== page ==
By Zakaria, Fareed
Newsweek , Vol. 155, No. 10
Byline: Fareed Zakaria
It can be done. Here's how.
Everyone seems to be pessimistic about America these days. In poll after poll, Americans worry about their future. Pundits, myself included, write despairingly about the monumental challenges we face. Academics plan seminars on America's decline.
So, perhaps more to cheer myself up than anything else, I decided to ask what it would take to fix the U.S. There is one problem that overshadows all else. Washington is taking on debt burdens that are huge and, as the baby boomers retire, look truly frightening. The Peterson Institute estimates that the U.S. government's programs for Social Security and health care are al-ready $43 trillion in the hole. To cover this, the government would have to eliminate virtually all other spending and/or jack up tax rates into the 70 percent range. Foreigners would almost certainly demand higher interest rates if they lent money to the United States. And if we raised interest rates, the economy would stagnate--making the debt burden even more onerous.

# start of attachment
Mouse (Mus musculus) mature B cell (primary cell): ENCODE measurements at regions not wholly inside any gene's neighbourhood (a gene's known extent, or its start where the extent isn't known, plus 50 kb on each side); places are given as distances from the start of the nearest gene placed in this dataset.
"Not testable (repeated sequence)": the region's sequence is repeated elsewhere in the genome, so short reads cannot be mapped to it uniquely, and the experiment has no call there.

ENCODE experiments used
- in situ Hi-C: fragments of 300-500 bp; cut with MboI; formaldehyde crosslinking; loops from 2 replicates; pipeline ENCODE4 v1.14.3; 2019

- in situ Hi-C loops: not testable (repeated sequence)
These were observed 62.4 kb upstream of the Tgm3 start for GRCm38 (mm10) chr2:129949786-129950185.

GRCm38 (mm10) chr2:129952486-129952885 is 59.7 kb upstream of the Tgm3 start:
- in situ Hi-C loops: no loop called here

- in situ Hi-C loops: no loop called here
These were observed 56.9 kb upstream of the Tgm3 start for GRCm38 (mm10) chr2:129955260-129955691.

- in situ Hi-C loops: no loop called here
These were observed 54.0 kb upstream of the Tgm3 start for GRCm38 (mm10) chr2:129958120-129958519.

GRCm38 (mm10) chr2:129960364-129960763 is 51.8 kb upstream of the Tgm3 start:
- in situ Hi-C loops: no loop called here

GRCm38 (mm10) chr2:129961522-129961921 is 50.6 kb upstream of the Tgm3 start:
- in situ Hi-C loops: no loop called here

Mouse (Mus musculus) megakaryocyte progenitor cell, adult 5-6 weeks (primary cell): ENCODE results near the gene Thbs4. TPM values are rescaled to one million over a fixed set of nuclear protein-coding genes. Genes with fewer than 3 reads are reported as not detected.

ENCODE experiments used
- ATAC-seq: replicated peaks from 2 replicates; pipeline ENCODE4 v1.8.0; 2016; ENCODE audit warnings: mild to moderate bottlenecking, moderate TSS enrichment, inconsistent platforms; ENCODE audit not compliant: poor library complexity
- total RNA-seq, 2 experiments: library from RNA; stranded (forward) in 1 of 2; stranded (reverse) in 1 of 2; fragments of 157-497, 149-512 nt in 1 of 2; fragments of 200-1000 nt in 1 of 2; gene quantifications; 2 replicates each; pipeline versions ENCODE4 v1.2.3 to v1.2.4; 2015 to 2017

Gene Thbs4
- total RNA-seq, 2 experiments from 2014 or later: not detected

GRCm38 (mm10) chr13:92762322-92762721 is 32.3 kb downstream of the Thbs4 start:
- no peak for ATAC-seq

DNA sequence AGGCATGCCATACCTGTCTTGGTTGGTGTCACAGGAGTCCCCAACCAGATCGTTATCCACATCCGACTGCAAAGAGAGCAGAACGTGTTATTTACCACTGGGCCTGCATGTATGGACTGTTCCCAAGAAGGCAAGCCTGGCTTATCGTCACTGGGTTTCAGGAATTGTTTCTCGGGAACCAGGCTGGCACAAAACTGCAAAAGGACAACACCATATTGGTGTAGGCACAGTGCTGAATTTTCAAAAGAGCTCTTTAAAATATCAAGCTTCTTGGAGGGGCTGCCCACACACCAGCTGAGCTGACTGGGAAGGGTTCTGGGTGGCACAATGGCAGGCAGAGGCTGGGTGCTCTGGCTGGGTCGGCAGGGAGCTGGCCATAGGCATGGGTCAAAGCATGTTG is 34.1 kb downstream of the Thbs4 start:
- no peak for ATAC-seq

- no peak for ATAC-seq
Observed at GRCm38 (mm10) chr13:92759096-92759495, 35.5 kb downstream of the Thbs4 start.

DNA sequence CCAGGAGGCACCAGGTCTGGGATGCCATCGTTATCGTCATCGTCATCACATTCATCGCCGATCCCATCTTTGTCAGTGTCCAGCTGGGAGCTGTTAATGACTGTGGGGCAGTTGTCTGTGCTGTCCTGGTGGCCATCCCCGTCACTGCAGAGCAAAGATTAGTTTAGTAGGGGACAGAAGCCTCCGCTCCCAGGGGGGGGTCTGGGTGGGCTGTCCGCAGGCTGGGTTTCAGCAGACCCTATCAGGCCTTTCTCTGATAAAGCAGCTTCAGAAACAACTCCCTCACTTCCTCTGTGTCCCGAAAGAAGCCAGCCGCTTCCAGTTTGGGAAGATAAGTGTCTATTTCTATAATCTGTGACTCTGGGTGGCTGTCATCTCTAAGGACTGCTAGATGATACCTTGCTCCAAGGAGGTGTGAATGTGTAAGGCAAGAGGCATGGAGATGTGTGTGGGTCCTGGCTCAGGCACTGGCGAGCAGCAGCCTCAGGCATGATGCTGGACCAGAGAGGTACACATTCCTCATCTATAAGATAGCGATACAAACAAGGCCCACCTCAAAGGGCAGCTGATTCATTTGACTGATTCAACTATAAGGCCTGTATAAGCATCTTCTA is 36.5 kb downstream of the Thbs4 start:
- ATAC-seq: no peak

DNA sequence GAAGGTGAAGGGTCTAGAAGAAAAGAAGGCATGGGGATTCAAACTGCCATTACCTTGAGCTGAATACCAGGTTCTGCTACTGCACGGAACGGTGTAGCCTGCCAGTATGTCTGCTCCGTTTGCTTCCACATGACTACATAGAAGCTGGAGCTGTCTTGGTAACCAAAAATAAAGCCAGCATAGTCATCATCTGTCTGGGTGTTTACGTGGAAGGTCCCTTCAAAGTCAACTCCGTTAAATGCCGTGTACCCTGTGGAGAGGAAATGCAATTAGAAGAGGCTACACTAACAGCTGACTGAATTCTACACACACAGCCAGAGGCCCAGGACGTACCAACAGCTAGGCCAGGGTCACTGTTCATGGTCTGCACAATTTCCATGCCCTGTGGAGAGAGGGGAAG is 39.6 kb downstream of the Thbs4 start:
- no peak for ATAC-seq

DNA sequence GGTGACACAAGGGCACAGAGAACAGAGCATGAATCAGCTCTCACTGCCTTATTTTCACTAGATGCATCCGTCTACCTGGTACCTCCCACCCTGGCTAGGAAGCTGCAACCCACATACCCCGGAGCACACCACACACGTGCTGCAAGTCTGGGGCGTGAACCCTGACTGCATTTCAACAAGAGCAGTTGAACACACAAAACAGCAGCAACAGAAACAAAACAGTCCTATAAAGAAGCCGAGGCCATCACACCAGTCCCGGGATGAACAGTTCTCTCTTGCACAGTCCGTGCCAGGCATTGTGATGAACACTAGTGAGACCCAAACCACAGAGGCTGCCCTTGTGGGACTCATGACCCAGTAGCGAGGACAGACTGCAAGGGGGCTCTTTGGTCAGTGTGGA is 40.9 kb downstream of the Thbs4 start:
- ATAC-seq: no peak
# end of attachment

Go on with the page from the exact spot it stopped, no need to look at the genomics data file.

So, this problem looks unavoidable, but also insoluble. Remember, though, that America has a $14 trillion economy that was, until recently, growing quite fast. We can find ways to address even this challenge. Here are three simple proposals that would defuse the debt bomb, with money to spare:
First, adopt a value-added tax. More than 100 countries have some kind of a national sales tax. If America were to enact one tomorrow, at something like the average for industrial countries (18apercent), and drop income-tax rates to compensate somewhat, we could bring in hundreds of billions of dollars every year. To get a sense of the revenue potential, imagine if the United States were to adopt a VAT at the high end of the range--25 percent, similar to that of many Scandinavian countries whose economies have still grown as fast as America's over the last three decades. Such a tax, Leonard Burman calculates in the University of Virginia Tax Review, would bring in enough money to balance the federal budget, pay for health-care expansion, eliminate the income tax for all those earning less than $100,000 (90apercent of households), and cut the top tax rate to 25apercent. The tax would also restrain Americans from over--consuming and reward them for saving, the single most important long-term shift we need to encourage. …